Using the statements and reply in 150 words

In this publication, Mr. Lawson shares the differences in how different individuals view applied economics. He shares that’s Mr. Reddaway looks for “rough and ready” patterns in data and like repeating the aphorism ‘It is better to be roughly right then precisely wrong.”  While Mr. Reddaway looks at data that is published in official sources and felt that it was only rough and ready methods that provided the analysis insight. Mr. Lawson had a different view he felt that the nature of the social reality that formalistic methods were unlikely appropriate to it analysis. Mr. Lawson also shares that he likes to interpret the difference between pure and applied explanation in the context of the explanatory approach (Lawson, 2009).   I found it interesting how Mr. Lawson shared examples of causal and contrast explanations, he uses examples that really have nothing to do with economics and then turns explains how they would be used in economics.  One of the lines that I found interesting and high lighted was “Notice that not just any old contrast will do here. It does have to be surprising, or doubt inducing, or otherwise of interest, from the point of view of current understandings” (Lawson, 2009).  This statement is meant to remind us that we need to understand what we are looking for, what kind of answers are we looking for, what questions are being asked.  There is a lot of information in this publication, and needs another read through for me to truly understand Mr. Lawson’s statement in his conclusion, “social reality is not everywhere a closed system, then successful social analysis remains possible. However, the latter is likely to require the application of not merely analytical methods but also, and perhaps especially, those, like contrast explanation, that are primarily, or more overtly, dialectical in nature. (Lawson, 2009).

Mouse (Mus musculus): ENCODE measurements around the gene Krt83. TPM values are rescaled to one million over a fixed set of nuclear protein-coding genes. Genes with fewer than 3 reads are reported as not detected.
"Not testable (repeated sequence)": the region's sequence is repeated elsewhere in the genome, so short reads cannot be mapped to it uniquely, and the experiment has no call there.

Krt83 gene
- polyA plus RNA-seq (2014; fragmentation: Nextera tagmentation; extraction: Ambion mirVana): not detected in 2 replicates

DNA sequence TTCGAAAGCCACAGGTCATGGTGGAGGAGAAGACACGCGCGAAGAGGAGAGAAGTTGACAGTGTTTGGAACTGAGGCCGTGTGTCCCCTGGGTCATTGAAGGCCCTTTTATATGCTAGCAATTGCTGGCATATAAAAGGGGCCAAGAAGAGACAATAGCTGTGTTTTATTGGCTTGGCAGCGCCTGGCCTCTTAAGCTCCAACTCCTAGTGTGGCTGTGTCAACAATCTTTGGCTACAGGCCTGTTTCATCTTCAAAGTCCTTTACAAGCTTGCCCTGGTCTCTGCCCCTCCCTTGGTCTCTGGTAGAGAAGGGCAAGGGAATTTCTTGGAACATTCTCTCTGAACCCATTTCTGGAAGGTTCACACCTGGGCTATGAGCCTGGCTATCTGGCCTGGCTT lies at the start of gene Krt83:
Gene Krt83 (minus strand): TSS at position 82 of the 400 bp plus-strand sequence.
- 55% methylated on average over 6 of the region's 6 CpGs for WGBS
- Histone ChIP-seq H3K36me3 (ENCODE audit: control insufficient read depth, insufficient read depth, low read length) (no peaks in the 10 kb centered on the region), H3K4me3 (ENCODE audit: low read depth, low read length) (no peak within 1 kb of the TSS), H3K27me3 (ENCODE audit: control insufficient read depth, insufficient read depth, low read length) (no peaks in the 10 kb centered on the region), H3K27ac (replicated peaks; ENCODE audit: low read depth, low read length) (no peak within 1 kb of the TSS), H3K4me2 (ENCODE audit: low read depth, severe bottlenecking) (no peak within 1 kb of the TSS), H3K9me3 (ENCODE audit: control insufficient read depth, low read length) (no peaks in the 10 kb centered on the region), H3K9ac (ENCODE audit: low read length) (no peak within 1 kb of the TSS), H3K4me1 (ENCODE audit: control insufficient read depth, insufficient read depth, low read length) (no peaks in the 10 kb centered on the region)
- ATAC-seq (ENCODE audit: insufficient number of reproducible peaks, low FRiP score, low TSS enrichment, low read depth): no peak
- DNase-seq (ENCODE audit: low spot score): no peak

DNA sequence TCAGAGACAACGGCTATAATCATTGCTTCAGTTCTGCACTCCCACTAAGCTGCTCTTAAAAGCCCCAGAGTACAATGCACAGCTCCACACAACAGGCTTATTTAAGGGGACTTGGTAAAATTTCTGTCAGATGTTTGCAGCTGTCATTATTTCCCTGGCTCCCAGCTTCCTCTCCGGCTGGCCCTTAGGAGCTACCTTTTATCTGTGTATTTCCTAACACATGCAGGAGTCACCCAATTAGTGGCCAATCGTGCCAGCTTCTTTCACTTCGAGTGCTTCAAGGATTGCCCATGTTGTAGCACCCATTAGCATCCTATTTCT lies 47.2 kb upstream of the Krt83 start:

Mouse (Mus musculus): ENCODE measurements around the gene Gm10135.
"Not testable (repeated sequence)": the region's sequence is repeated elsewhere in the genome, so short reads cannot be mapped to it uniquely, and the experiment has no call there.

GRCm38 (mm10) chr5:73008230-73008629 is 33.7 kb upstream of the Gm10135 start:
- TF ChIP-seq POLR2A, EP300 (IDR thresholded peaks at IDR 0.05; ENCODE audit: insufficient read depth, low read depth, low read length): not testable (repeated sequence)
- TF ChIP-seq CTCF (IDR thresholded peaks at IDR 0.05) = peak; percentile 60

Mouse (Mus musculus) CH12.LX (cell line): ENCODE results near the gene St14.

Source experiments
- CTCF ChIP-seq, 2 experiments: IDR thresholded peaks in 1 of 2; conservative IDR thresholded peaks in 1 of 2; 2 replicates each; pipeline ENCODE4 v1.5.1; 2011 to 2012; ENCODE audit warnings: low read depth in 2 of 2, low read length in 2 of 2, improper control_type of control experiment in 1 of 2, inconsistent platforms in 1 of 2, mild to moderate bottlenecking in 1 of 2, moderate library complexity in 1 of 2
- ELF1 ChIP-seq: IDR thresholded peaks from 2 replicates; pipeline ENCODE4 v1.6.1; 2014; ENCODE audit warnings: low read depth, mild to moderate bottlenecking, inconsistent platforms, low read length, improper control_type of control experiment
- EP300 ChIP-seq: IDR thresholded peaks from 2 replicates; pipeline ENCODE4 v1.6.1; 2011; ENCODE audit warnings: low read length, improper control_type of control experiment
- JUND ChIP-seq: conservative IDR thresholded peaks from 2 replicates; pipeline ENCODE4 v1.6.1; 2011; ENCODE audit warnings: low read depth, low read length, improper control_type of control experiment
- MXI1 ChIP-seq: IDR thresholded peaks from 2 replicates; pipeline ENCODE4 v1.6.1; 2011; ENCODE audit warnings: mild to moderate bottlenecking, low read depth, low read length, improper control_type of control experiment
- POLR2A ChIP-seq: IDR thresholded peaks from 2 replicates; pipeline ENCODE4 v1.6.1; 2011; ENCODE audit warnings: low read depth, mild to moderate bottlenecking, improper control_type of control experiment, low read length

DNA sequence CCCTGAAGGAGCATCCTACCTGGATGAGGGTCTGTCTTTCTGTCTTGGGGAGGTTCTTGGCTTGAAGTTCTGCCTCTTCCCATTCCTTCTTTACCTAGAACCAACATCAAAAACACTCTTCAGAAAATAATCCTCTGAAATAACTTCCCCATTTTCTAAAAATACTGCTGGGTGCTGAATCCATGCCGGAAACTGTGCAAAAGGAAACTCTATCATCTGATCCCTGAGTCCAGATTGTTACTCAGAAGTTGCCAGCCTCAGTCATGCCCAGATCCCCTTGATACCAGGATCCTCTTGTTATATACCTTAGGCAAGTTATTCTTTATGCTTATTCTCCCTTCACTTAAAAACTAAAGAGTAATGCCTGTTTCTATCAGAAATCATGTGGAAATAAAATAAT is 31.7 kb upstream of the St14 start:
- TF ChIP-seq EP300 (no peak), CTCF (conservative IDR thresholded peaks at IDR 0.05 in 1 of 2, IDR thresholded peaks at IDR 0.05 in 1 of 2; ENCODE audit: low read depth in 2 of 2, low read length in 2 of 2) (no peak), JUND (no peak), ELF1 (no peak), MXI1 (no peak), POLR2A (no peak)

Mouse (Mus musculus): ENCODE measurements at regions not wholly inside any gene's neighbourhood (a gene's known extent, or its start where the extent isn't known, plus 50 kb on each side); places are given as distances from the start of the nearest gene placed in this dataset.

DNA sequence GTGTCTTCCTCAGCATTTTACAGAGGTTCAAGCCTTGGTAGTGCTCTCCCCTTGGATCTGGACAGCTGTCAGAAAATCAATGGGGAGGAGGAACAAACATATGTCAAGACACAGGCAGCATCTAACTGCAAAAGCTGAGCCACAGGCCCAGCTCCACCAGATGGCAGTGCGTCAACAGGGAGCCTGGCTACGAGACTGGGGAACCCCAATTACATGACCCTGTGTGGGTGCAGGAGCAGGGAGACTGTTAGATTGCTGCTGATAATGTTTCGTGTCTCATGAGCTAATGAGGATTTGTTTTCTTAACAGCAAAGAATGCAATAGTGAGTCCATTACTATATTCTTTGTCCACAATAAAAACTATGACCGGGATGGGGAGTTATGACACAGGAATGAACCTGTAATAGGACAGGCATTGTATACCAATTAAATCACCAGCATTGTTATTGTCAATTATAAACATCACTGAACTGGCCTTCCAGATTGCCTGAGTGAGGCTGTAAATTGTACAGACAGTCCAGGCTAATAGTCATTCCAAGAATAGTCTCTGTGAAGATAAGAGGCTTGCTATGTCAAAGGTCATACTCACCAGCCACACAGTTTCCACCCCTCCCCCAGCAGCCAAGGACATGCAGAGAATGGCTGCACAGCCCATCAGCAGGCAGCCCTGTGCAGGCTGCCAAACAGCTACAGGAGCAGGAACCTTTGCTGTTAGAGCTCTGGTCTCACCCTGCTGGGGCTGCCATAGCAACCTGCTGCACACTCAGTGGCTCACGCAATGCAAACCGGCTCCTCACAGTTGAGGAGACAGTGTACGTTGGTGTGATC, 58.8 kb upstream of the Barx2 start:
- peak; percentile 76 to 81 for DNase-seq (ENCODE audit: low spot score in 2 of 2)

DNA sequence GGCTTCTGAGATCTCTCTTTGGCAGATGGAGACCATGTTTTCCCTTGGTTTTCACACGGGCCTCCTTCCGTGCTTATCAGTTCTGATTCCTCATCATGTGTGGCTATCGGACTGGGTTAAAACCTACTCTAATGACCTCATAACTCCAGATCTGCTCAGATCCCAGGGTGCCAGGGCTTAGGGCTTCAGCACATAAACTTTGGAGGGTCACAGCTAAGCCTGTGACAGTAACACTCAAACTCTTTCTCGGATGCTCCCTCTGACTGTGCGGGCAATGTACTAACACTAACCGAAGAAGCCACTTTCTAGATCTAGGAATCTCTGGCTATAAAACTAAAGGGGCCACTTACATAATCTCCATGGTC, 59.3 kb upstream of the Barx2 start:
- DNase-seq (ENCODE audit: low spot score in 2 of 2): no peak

Tony Lawson; Applied economics, contrast explanation and asymmetric information. Cambridge J Econ 2009; 33 (3): 405-419. doi: 10.1093/cje/ben047

“There is a lot of information in this publication, and needs another read through for me to truly understand Mr. Lawson’s statement in his conclusion, “social reality is not everywhere a closed system, then successful social analysis remains possible. However, the latter is likely to require the application of not merely analytical methods but also, and perhaps especially, those, like contrast explanation, that are primarily, or more overtly, dialectical in nature. (Lawson, 2009).”

I think he is saying that in much social analysis that empirical research is not sufficient – that you must use techniques beyond the scientific method. This is true in economics.